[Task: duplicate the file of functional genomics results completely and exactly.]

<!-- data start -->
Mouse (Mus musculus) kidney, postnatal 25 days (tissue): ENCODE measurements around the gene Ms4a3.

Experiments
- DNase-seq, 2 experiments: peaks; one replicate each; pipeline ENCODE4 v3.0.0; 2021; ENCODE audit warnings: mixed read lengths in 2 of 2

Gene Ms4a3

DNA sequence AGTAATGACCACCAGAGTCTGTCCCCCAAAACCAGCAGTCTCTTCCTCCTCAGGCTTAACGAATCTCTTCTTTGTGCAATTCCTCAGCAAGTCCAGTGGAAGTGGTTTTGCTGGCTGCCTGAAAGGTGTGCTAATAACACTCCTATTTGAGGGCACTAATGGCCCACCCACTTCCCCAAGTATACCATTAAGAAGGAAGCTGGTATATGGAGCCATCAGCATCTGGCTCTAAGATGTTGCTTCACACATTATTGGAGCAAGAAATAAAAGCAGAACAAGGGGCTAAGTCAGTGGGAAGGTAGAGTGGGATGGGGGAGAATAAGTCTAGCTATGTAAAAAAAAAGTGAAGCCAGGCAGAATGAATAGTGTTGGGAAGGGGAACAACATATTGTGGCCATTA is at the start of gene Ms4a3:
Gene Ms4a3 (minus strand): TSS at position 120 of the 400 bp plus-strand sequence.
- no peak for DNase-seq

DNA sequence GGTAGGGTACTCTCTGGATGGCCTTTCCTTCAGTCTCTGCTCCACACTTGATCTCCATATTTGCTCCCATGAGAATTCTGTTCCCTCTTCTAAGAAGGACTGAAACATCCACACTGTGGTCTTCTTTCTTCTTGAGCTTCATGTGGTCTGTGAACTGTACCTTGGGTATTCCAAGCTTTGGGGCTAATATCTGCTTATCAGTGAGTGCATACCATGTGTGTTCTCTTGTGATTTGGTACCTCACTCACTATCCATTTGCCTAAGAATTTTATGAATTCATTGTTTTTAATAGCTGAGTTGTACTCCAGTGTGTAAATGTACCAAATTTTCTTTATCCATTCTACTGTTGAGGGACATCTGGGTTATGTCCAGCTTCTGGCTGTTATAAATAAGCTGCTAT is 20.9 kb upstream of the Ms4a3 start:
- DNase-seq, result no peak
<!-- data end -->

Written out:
Mouse (Mus musculus) kidney, postnatal 25 days (tissue): ENCODE measurements around the gene Ms4a3.

Experiments
- DNase-seq, 2 experiments: peaks; one replicate each; pipeline ENCODE4 v3.0.0; 2021; ENCODE audit warnings: mixed read lengths in 2 of 2

Gene Ms4a3

DNA sequence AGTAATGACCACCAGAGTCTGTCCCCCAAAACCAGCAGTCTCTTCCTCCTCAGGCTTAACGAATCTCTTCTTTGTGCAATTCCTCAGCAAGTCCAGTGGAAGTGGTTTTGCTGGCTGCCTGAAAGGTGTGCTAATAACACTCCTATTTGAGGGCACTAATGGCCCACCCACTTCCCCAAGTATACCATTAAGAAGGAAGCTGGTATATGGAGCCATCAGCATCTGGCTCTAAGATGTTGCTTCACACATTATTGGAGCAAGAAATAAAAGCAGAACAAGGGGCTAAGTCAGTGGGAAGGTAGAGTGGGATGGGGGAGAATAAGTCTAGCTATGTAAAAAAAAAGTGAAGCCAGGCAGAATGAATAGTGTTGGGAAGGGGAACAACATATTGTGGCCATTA is at the start of gene Ms4a3:
Gene Ms4a3 (minus strand): TSS at position 120 of the 400 bp plus-strand sequence.
- no peak for DNase-seq

DNA sequence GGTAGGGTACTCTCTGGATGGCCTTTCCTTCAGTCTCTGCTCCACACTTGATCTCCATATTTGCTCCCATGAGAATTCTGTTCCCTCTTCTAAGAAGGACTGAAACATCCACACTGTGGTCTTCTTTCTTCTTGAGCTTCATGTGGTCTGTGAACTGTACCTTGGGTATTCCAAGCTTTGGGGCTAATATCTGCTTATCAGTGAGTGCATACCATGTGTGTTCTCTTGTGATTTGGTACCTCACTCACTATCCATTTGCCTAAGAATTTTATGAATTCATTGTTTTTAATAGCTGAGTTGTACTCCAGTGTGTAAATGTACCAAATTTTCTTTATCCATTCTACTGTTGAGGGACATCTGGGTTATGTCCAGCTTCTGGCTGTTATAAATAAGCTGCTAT is 20.9 kb upstream of the Ms4a3 start:
- DNase-seq, result no peak